UNFPA has a vision of a world fit for young people. It is a world that promotes and protects their rights, provides opportunities to develop their full potential, welcomes and respects their voices and views, and where they live free of poverty, discrimination and violence. In such a world, young people possess the knowledge and skills required to make informed, voluntary and responsible life choices, including decisions about sexual and reproductive health.
That vision is also reflected in the Millennium Development Goals.
MDG 1: Eradicate extreme poverty and hunger
To reduce by half the proportion of people living on less than a dollar a day and those suffering from hunger. Applying the poverty line of $1 a day to young people, it is estimated that one in four young people in developing countries are living in extreme poverty. So, if we want to be effective in reducing poverty, we have to focus on youth. With regard to reducing hunger, it makes sense to focus on the many young women who are malnourished and anemic, and whose nutritional status may also affect their children.
MDG 2: Achieve universal primary education
To ensure that all girls and boys complete primary schooling. There are 133 million youth who do not know how to read or write, and another 115 million children who do not go to school. And there are also another 100 million children who, due to a variety of reasons, will be forced to leave school before having learned to read and write. Delaying first births can improve quality of life, educational and employment opportunities for young women. Education – especially completion of secondary school – can help young women break out of poverty, in part because it often leads to smaller families. In countries with high population growth rates, for every extra year that girls spend in school, fertility rates drop by 5 to 10 per cent.
MDG 3: Promote gender equality and empower women
Eliminate gender disparity in primary and secondary education. Two thirds of the world’s illiterate people are women, and the employment rate for women is only two thirds of that of men. Study after study shows the many benefits of investing in girls’ education. And social change needs to start with the young, who are generally more amenable to changes in social norms than persons who are older and more set in their ways. This goal requires an end to discrimination and violence against women and girls, with changes in attitudes, behaviours, policies and laws.
MDG 4: Reduce child mortality
To reduce by two thirds the mortality rate among children under five. There are 30,000 children worldwide who die daily from preventable illnesses, or ten million children every year. An infant or young child often depends on a mother for survival, facing much higher risks without her. Obstetric fistula, a childbirth injury from obstructed labour, is more of a risk for very young mothers and can result in the death of the baby. Education, especially for girls and mothers, saves children’s lives.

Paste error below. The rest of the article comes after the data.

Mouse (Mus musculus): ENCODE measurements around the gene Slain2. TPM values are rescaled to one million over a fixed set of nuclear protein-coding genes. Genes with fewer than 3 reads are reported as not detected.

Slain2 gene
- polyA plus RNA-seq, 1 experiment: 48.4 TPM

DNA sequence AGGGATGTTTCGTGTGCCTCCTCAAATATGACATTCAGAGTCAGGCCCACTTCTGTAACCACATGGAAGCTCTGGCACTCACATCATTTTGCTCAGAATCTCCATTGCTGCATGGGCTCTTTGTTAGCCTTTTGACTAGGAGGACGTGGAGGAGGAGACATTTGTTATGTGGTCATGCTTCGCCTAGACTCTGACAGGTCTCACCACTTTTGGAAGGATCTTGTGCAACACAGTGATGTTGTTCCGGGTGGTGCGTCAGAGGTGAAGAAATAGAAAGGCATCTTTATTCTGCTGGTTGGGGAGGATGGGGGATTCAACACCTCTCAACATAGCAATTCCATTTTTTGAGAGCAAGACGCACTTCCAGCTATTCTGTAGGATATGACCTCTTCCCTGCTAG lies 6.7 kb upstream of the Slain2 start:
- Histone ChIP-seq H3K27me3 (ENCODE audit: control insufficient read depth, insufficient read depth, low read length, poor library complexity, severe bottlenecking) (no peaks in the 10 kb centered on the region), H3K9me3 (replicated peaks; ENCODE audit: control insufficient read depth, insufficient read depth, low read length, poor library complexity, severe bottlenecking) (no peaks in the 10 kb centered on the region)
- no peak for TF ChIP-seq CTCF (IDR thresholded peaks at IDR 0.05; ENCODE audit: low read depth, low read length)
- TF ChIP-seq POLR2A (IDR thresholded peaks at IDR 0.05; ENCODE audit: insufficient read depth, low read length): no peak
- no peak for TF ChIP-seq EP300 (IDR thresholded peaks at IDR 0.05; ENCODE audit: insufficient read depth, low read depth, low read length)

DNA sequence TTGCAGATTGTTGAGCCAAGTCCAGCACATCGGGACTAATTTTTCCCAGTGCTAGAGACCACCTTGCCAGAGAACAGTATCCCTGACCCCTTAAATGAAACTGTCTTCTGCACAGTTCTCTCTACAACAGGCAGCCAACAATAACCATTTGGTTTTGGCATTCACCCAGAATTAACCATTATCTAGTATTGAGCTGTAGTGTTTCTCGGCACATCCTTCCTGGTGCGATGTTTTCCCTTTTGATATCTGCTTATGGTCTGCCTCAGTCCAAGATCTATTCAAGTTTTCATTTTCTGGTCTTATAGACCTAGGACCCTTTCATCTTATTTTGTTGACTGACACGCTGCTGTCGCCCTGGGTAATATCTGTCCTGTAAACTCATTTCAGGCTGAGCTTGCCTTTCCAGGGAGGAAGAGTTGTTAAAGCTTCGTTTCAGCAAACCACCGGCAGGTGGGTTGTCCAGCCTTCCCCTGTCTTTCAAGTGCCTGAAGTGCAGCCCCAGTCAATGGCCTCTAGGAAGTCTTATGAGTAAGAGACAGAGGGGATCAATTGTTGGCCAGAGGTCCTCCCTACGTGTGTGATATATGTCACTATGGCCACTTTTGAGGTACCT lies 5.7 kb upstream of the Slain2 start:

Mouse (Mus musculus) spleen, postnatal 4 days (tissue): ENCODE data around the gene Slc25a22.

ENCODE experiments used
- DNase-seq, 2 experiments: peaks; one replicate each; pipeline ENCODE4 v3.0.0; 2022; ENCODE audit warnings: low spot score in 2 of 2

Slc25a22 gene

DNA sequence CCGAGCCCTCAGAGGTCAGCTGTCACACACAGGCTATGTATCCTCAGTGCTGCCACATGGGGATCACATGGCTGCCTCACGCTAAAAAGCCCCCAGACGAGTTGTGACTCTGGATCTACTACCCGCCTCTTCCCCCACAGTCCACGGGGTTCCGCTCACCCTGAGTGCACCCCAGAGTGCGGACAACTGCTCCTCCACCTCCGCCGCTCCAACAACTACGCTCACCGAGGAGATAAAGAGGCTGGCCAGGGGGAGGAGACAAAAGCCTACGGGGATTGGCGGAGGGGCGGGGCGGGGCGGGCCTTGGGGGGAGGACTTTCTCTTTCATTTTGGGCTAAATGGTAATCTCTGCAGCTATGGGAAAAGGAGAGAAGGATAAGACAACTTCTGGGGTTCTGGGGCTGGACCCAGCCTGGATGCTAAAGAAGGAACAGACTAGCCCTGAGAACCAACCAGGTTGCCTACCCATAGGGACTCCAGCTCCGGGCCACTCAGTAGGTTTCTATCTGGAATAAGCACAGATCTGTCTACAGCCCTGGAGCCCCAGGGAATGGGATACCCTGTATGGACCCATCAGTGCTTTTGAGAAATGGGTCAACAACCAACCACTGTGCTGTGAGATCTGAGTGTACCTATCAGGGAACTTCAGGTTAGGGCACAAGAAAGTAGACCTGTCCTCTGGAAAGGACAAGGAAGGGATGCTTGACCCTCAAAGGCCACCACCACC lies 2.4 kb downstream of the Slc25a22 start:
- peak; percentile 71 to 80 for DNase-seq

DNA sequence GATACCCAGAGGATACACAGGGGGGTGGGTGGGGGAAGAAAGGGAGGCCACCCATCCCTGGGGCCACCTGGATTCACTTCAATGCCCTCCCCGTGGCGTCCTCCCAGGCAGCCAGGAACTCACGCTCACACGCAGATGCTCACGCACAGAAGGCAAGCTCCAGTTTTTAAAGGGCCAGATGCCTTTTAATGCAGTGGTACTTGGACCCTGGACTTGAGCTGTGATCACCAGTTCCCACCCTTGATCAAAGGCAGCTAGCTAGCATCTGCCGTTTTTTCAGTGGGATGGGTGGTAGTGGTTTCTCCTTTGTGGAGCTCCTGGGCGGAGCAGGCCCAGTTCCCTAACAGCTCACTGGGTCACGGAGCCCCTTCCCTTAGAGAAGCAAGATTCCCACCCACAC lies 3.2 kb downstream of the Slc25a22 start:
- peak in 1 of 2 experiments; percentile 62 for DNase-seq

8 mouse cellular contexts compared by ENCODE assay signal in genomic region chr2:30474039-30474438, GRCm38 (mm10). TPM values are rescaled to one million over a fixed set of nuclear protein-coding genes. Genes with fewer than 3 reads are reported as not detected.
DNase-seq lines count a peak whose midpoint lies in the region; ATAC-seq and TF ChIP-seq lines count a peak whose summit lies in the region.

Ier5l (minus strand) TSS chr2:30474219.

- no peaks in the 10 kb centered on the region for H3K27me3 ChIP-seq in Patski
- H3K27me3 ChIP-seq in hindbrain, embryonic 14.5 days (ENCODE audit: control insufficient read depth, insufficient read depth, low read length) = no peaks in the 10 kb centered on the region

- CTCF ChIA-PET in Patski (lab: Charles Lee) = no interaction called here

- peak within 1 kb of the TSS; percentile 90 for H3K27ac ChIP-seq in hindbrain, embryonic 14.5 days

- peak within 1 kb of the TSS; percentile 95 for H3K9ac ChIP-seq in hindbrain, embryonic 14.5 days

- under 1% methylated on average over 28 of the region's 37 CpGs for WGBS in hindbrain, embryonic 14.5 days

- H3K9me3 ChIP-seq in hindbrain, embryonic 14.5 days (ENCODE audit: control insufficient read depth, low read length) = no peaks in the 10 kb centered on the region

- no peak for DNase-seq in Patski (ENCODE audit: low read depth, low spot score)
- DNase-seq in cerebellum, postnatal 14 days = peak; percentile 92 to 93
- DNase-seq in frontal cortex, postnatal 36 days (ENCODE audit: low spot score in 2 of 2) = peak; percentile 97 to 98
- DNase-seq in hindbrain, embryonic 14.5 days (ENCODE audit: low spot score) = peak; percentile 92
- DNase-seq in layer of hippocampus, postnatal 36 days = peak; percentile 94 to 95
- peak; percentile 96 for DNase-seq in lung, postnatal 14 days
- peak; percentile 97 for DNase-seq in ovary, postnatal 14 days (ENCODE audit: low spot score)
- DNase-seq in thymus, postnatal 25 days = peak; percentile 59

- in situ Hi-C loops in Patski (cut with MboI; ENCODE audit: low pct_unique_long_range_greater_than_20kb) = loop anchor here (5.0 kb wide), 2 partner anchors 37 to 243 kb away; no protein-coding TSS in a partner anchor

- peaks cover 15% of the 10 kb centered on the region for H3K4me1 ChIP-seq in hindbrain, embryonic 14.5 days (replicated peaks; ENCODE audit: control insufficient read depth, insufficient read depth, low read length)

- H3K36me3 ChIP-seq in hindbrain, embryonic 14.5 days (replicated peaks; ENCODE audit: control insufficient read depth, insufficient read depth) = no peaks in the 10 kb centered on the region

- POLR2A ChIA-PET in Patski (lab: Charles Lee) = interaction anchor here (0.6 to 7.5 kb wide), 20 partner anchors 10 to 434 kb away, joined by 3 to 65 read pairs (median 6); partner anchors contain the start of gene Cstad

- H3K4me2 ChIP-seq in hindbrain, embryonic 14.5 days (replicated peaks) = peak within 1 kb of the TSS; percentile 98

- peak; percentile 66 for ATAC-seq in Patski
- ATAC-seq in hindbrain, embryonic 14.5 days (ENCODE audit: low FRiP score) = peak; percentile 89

MDG 5: Improve maternal health
To reduce by three quarters the maternal mortality rate. Every year, more than 500,000 women die in pregnancy and childbirth, while an estimated 30 times that number suffer from pregnancy-related complications. One in ten births worldwide is to a teenage mother (one in six in the poorest countries), and childbirth is the leading cause of death for young women aged 15 to 19. The percentage of births to women under 20 years of age in the least developed countries is double that of the developed countries. And this puts their lives and those of their babies at risk. Reducing maternal and infant mortality requires universal access to reproductive health and rights. This is particularly important for young women, who currently face the highest risk and yet have the least access to reproductive health information and services.
MDG 6: Combat HIV/AIDS, malaria and other diseases
To halt and begin to reverse the spread of HIV/AIDS, malaria and other major diseases. Half of all new HIV infections occur among young people – 6,000 young people aged 15 to 24 every day. HIV infection is increasing faster among young women than any other group. Most young people do not know if they are infected, how HIV is transmitted or how to prevent it. This is the generation that has never known a world without AIDS. We will never reverse the pandemic unless young people have the information and services they need. With no cure in sight, our first line of defense remains prevention.
MDG 7: Ensure environmental sustainability
To integrate the principles of sustainable development into country policies and programmes and reverse the loss of environmental resources. There are 1.2 billion people worldwide who lack access to safe drinking water, and 2.4 billion who lack access to toilets. These environmental problems not only affect young people today but will have severe implications for their futures.
MDG 8: Achieve a global partnership for development
In cooperation with developing countries, to create decent and productive work for youth. Each year, 100 million youth enter the global workforce. The lack of productive work for young people perpetuates poverty and is associated with high levels of crime, substance abuse, conflict and the rise of political extremism. This highlights the links between development and peace and security. For a majority of young people, economic life begins in the adolescent years, but unemployment is high for this group.